Bsod nams rgya mtsho-The Third Dalai Lama

Bsod nams rgya mtsho, The Third Dalai Lama (1543–88)

Bsod nams rgya mtsho was the leading hierarch of the Dge lugs pa school of Tibetan Buddhism during a time when competition from rival sects within Central Tibet, especially the bKa’ rgyud pa, drove them to seek political and religious patronage from sponsors outside the Tibetan cultural regions. Such a practice of Tibetan Buddhist leaders seeking support from non-Tibetan patrons stretched back to the Yuan and had become established by the end of the Ming. This was due to the decentralized power of the Mongols that allowed different Tibetan Buddhist leaders to gain support from different branches of the Mongol imperial family. While the Tibetans did not have a centralized missionary aim, their own quest for patronage took place within the broader context of struggles between Mongol, Manchu, and Chinese groups over political and territorial primacy in Inner Asia.

Within such a context, the Mongols revived the lama-patron relationship in the late sixteenth century in an attempt to expand their political authority using Tibetan Buddhism. Altan Khan (1521–82), ruler of the Tumed Mongols, then the most powerful group in Inner Asia, met with Bsod nams rgya mtsho in the region of Kokonor (Tib. Mtsho kha/Mtsho sngon, Ch. Qinghai) in 1578. During this meeting, Altan Khan accepted Bsod nams rgya mtsho as his “spiritual guide and refuge” and gave him the title of “Dalai Lama.” In return, Bsod nams rgya mtsho gave Altan Khan the title of “Protector of the Faith.” Altan Khan’s conversion to the dGe lugs pas can be seen as part of a broader attempt to subvert his nominal superior, Tumen Khan (1558–92) of the Chakhar Mongols, who had cultivated relationships with the Sa skya pa, and who were allied with the declining Ming against the new Manchu state. Meanwhile, Bsod nams rgya mtsho gained for the Dge lugs pa the support of a powerful and wealthy patron, which enabled him to consolidate Dge lugs pa strongholds in Tibetan and Mongol regions as well gain the attention of the Ming court in Beijing.

The year after this meeting, Bsod nams rgya mtsho sent Stong ‘khor chos rje Yon tan rgya mtsho, the first Chahan lama, to Altan Khan as his representative to the Mongols. In 1583, Bsod nams rgya mtsho embarked on a second mission from Central Tibet, which took him first to the birthplace of Tsong kha pa (1357–1419), the founder of the Dge lugs pa school, in A mdo. Here, he founded an innovative Dge lugs pa school at Sku ‘bum that later produced many Dge lugs pa missionaries to northeast Asia for the next two centuries. He also visited monasteries linked to Tsong kha pa’s disciple, Shakya Ye shes, and ensured their legacies as Dge lugs pa institutions. In 1585, Bsod nams rgya mtsho went to Koke khota (Tib. Mkhar sngon, Ch. Guihuacheng), the capital of Tumed Mongol territory, at the request of Altan Khan’s son. Here he established a translation school near the Chinese border. The next year, Bsod nams rgya mtsho visited the territory of the Kharchin Mongols, where he established another translation school. In 1588, he traveled further northeast at the invitation of the Khorchin. There he gave the Khorchin khan a Hevajra empowerment and consecrated the establishment of a monastic community. Owing to his reputation and activities among the Mongols, Bsod nams rgya mtsho was invited to the Ming court in 1588 by the Wanli emperor (r.1572–1620), who gave him the title of the Great Imperial Preceptor who Confers Initiations (Guanding tai guoshi). Bsod nams rgya mtsho was intending to accept this invitation when he fell ill and died in Mongol regions in 1588.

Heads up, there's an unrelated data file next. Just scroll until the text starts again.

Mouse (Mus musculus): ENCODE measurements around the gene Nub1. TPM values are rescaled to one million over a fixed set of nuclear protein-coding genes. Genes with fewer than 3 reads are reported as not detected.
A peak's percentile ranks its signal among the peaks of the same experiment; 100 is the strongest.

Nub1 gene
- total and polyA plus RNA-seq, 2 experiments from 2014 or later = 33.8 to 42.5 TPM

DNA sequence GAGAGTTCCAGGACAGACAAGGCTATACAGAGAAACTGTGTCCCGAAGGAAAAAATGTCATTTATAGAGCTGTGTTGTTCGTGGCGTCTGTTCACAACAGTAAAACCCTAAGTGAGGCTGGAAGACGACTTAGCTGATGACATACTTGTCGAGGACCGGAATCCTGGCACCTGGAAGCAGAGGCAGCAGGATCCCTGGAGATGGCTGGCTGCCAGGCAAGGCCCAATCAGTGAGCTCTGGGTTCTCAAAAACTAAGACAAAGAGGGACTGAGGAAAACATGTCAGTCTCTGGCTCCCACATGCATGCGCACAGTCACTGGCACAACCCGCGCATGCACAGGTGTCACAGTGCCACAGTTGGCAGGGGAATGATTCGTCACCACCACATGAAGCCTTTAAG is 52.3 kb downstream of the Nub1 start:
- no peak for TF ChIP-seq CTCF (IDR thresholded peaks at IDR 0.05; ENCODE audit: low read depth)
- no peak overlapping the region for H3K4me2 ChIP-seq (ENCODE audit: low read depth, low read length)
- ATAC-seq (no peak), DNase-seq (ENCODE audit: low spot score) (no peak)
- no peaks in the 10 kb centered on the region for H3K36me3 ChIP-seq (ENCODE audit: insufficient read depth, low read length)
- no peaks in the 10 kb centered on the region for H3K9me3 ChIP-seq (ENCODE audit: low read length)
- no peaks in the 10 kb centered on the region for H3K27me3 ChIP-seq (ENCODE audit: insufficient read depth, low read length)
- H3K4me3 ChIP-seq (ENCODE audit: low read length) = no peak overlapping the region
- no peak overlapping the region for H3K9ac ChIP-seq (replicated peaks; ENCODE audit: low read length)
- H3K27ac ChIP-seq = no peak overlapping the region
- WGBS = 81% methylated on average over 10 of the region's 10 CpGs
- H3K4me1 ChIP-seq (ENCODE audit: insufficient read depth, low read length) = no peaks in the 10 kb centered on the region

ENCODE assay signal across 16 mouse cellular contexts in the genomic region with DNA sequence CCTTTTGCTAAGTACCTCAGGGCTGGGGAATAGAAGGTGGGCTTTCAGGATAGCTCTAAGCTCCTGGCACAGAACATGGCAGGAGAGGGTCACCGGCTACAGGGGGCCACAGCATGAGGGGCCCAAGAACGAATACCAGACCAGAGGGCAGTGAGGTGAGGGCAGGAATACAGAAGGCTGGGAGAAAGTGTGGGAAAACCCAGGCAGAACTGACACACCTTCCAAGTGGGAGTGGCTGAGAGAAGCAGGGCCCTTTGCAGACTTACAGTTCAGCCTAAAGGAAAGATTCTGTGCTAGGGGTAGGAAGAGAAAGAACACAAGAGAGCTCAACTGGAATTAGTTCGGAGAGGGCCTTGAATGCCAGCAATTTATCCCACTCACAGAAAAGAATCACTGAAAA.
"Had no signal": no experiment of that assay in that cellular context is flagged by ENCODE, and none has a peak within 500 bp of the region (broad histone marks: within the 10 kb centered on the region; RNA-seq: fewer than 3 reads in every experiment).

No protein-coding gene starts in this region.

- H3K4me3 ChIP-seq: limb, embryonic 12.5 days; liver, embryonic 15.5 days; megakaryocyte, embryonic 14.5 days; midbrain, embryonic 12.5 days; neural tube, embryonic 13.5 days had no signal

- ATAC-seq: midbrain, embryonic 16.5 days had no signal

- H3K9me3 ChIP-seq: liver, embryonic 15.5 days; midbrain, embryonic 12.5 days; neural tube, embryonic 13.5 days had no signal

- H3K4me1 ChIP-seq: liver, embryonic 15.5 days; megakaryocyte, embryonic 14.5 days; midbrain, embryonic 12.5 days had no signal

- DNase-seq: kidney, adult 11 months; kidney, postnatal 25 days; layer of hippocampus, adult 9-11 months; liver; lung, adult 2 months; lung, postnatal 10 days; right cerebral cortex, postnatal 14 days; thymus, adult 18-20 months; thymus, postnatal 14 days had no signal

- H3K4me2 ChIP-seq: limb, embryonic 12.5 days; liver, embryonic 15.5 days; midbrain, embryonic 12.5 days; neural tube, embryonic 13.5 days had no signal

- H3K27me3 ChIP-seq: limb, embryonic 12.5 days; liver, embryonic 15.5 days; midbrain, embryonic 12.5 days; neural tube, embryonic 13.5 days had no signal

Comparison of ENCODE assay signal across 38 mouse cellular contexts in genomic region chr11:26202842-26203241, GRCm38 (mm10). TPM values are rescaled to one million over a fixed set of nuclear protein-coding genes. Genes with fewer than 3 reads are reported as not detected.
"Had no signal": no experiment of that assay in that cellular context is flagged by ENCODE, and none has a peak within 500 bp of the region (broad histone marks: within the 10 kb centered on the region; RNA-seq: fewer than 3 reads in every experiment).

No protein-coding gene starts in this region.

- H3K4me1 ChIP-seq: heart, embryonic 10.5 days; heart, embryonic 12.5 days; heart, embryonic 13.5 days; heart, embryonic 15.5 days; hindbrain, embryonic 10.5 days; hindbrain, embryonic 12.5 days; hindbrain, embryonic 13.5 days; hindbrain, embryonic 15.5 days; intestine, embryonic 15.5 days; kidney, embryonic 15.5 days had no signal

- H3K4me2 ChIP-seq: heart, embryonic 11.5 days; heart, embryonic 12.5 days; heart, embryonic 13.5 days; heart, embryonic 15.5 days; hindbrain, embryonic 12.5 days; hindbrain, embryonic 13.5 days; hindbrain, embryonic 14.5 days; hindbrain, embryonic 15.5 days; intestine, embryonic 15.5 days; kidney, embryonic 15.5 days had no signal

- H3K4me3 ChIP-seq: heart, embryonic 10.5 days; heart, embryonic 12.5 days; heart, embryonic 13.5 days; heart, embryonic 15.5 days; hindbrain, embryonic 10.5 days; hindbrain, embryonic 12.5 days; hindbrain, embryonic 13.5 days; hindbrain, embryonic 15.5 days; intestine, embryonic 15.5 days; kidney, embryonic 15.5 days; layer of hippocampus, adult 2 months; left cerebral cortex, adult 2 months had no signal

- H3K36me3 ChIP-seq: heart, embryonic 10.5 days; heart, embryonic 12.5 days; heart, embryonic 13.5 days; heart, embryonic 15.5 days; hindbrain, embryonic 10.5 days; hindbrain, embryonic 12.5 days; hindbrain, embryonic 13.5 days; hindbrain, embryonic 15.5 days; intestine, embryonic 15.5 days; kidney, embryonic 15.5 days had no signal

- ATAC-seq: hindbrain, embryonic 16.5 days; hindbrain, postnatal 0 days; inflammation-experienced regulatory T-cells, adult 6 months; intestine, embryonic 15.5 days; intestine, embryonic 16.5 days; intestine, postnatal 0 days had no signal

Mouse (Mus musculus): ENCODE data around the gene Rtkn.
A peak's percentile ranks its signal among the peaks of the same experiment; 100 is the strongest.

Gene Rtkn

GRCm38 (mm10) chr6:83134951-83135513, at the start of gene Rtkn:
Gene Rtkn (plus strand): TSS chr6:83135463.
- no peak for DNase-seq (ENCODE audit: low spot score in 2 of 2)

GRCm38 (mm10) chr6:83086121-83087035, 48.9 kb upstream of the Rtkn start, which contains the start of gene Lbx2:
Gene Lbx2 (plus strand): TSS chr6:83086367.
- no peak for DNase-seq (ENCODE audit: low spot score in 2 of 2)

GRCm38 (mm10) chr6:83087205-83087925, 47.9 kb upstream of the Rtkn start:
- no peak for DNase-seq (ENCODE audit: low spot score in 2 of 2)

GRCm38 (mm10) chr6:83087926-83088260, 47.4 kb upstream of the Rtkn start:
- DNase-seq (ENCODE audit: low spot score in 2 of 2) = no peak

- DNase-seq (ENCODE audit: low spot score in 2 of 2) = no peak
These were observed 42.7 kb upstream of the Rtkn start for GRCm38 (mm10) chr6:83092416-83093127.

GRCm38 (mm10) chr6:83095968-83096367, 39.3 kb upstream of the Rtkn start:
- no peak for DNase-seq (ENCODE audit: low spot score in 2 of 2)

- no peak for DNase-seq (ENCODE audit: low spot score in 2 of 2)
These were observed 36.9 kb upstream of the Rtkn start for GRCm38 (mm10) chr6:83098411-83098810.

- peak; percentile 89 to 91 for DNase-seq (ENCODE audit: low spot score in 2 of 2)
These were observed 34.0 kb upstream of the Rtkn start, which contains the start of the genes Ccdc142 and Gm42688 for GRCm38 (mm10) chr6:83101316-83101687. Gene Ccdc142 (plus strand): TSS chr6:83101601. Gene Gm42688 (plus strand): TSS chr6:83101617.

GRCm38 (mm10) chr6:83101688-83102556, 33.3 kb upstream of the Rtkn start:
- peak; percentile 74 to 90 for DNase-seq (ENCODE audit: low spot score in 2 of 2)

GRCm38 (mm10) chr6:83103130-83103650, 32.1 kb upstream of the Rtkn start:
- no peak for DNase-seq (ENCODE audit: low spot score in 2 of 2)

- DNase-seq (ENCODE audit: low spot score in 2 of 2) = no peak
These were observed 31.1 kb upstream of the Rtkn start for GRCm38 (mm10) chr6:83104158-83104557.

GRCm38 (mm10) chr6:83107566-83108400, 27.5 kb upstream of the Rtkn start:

Before his death in 1588, bSod nams rgya mtsho predicted he would be reincarnated in Mongolia (indeed, the fourth Dalai Lama was recognized in the nephew of Altan Khan), thus beginning the line of Dalai Lama reincarnations that continues to play an important role in Tibetan religion and politics.

  • Tak-sing Kam. The dGe-lugs-pa Breakthrough: The Uluk Darxan Nangsu Lama's Mission to the Manchus. Central Asiatic Journal. 44:2 (2000) p. 161-176.
  • Evelyn S. Rawski. 1998. The last emperors: a social history of Qing imperial institutions. Berkeley: University of California Press. 244-262.
  • Gray Tuttle. “A Tibetan Buddhist Mission to the East: The Fifth Dalai Lama’s Journey to Beijing, 1652-1653.” In Tibetan Society and Religion: The Seventeenth and Eighteenth Centuries. Bryan Cuevas and Kurtis Schaeffer, eds. Leiden: Brill, 2006; 65-87.
  • Gray Tuttle. "Imperial Traditions" from Tibetan Buddhists in the Making of Modern China.

Entry by Eveline S. Yang, 3/27/07